Federal court allows Arkansas abortion laws to take effect

Pregnant woman looking at ultrasound Credit Emituu  Shutterstock Emituu / Shutterstock.

A federal court has declined to reconsider an August decision allowing several abortion restrictions in Arkansas to take effect.

A district judge had previously blocked the laws - which the state passed in mid-2017 - following a legal challenge from the ACLU and the Center for Reproductive Rights on behalf of a local abortion doctor.

The laws include a ban on abortions based solely on the sex of the baby, and two regulations on the preservation and disposal of tissue from aborted babies, as well as legislation prohibiting a second-trimester abortion method known as "dilation and evacuation," by which an unborn baby is dismembered. The laws also require doctors performing abortions on patients under 14 years old to notify police where the patient resides.

In August 2020, the U.S. Court of Appeals for the Eighth Circuit ruled to reinstate the Arkansas laws. On Dec. 16, the court announced that it will not reconsider the decision to lift the district judge's injunction.

The laws could take effect as soon as Dec. 22 because of the court's decision not to reconsider, the AP reported.

The appeals court had said the district judge should re-examine the case in light of the Supreme Court's ruling earlier this summer in June Medical Services v. Russo.

While that decision struck down a law regulating abortion clinics in Louisiana, the appeals court said Chief Justice John Robert's concurrence in the case may be relevant to the Arkansas legislation in question. Roberts said states have "wide discretion to pass legislation in areas where there is medical and scientific uncertainty."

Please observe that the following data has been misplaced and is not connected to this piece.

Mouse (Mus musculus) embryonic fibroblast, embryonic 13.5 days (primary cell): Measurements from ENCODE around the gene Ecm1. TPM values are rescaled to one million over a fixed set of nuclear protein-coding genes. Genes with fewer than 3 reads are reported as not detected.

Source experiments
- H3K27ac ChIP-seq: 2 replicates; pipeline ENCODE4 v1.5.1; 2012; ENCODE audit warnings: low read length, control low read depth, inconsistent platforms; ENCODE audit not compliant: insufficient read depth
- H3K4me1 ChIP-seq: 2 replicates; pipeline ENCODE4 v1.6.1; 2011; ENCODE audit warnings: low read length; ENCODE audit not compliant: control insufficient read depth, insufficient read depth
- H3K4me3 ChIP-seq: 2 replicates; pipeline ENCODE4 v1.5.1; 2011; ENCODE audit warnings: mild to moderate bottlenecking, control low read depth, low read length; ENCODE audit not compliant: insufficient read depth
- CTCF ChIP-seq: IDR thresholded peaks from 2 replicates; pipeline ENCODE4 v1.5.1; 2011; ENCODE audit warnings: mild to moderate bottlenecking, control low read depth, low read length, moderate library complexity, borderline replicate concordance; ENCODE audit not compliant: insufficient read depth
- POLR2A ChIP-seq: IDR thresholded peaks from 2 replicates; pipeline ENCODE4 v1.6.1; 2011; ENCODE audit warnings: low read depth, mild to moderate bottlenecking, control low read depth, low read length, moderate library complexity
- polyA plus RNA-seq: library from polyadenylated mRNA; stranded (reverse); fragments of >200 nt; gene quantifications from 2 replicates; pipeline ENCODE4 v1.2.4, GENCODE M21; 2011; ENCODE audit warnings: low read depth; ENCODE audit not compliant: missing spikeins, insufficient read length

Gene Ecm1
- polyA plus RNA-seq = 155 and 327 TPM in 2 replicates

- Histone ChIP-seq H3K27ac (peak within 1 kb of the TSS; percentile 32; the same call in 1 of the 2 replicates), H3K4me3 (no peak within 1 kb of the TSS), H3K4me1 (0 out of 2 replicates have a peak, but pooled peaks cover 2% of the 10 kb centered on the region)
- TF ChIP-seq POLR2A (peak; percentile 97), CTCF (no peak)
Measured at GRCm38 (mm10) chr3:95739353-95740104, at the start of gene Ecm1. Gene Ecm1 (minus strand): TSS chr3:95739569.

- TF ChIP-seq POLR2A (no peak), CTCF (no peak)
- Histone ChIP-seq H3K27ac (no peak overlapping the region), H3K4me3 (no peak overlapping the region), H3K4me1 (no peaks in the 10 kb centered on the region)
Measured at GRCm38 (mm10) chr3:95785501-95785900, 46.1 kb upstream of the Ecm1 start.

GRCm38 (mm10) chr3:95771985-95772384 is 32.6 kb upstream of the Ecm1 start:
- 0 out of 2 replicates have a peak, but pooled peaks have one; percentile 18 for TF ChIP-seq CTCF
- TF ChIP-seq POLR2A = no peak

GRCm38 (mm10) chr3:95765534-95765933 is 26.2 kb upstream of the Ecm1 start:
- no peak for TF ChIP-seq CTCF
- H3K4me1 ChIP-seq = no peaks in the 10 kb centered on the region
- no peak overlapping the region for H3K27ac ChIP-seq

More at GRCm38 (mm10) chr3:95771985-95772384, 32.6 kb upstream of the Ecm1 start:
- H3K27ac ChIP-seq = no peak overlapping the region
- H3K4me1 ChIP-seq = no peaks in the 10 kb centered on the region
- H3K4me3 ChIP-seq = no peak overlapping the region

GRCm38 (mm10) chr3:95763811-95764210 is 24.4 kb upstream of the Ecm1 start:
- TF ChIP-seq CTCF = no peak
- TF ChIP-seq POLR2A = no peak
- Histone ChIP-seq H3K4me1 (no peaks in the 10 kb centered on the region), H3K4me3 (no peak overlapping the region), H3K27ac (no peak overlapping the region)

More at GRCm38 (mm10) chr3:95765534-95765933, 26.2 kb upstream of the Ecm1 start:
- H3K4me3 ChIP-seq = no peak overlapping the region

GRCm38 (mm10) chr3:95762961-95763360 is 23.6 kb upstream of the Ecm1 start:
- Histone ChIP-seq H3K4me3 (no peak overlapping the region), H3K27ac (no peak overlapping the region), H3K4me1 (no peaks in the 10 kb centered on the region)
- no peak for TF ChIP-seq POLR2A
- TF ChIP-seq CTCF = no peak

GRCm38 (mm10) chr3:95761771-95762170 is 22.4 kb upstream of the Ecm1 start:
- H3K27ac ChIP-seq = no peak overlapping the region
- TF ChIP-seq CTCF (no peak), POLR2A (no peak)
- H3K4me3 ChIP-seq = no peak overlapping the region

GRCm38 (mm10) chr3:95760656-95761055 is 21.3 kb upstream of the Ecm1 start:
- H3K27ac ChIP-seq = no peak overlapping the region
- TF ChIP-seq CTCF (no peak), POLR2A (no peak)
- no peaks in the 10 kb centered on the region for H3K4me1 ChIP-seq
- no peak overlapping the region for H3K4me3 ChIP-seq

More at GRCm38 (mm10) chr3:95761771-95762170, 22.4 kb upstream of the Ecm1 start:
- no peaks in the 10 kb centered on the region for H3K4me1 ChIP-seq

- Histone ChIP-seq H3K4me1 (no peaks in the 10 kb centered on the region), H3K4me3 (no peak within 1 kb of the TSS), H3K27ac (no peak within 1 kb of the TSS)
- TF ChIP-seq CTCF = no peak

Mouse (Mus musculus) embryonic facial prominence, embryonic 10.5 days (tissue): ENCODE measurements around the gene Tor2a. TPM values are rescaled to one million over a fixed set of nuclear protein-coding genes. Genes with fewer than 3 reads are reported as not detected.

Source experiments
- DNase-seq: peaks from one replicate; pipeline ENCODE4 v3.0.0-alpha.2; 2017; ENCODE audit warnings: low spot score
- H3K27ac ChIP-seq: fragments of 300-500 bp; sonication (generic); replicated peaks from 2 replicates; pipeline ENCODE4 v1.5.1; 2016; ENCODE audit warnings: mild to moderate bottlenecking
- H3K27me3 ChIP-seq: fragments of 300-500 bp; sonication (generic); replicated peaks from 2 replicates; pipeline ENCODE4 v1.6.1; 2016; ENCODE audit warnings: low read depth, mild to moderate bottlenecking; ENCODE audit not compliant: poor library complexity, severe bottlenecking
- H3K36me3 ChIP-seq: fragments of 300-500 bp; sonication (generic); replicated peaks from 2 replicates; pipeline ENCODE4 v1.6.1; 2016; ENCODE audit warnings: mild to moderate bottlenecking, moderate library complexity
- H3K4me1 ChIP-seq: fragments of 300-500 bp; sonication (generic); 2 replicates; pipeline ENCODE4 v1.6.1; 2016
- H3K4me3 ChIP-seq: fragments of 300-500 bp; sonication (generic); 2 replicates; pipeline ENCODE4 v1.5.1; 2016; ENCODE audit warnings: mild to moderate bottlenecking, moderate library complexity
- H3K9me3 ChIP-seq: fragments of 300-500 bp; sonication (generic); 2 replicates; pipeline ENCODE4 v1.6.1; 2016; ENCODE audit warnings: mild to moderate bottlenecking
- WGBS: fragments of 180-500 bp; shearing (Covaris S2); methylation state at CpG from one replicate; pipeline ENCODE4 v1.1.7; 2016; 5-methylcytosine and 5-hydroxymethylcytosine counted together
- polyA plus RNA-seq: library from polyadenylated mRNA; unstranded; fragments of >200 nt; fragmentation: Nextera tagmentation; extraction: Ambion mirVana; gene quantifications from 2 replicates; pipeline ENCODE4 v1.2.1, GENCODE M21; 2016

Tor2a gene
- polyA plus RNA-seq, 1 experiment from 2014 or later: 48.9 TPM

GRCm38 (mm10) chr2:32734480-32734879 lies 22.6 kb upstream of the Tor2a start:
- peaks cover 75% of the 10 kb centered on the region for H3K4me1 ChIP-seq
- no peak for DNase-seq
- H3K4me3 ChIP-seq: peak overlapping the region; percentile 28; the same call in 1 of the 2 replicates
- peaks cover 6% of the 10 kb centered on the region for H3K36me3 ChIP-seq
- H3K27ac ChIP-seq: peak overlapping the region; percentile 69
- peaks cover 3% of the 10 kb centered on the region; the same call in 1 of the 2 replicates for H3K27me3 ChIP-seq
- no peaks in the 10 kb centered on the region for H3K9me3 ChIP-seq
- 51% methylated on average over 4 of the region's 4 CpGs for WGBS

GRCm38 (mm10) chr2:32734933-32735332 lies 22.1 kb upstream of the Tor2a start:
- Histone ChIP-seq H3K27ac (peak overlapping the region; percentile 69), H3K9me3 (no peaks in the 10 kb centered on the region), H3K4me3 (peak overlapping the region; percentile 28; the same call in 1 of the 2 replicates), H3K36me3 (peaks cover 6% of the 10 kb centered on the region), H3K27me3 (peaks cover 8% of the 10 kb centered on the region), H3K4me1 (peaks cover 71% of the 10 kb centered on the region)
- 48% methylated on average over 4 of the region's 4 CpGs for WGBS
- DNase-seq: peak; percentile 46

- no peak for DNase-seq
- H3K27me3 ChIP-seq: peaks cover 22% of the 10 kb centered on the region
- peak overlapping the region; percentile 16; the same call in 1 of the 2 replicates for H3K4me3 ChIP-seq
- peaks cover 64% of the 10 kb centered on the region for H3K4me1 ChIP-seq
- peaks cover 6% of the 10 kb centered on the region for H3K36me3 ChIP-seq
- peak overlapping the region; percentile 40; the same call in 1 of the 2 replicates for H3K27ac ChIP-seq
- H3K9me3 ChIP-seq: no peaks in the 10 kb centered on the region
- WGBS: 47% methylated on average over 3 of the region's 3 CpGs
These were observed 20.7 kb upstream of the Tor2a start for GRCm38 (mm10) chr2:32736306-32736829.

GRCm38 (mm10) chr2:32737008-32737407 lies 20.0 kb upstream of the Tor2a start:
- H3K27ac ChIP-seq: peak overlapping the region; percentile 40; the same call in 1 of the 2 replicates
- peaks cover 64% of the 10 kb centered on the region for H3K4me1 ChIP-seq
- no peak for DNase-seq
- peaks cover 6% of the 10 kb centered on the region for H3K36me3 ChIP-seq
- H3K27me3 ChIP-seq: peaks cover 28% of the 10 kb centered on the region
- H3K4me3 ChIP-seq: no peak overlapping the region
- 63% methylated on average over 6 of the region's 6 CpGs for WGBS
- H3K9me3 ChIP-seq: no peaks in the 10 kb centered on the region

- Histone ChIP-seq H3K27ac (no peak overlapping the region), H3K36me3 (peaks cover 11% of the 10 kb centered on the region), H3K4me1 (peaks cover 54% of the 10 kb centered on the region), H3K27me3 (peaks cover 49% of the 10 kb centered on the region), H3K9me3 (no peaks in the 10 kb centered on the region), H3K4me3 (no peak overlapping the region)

Arkansas currently has a 20-week abortion ban, enacted in 2013, which has yet to be challenged in court.

In April, at the height of the coronavirus pandemic lockdowns, a federal appeals court allowed a state order halting elective surgical abortions to go into effect in Arkansas. The state lifted those restrictions in May.

Governor Asa Hutchison in February 2019 signed a "trigger law" which would ban most abortions in the event the Supreme Court overturned the 1973 Roe v. Wade decision that recognized abortion as a constitutional right in the United States. Alabama is one of several states with a trigger law on abortion.

During November 2020, State Sen. Jason Rapert (R) and Rep. Mary Bentley (R) introduced Senate Bill 6, to create the Arkansas Unborn Child Protection Act. The bill criminalizes abortions except when done to save the life of the mother.

The bill does not carry charges or convictions for mothers of unlawfully aborted children. Doctors who perform an unlawful abortion would commit a felony punishable by a fine of up to $100,000, or up to ten years in prison.

Though Senate Bill 6 is not expected to survive in court-a federal district court struck down a similar measure in Alabama during Oct. 2019- the bill is set to be considered during the legislature's January session.

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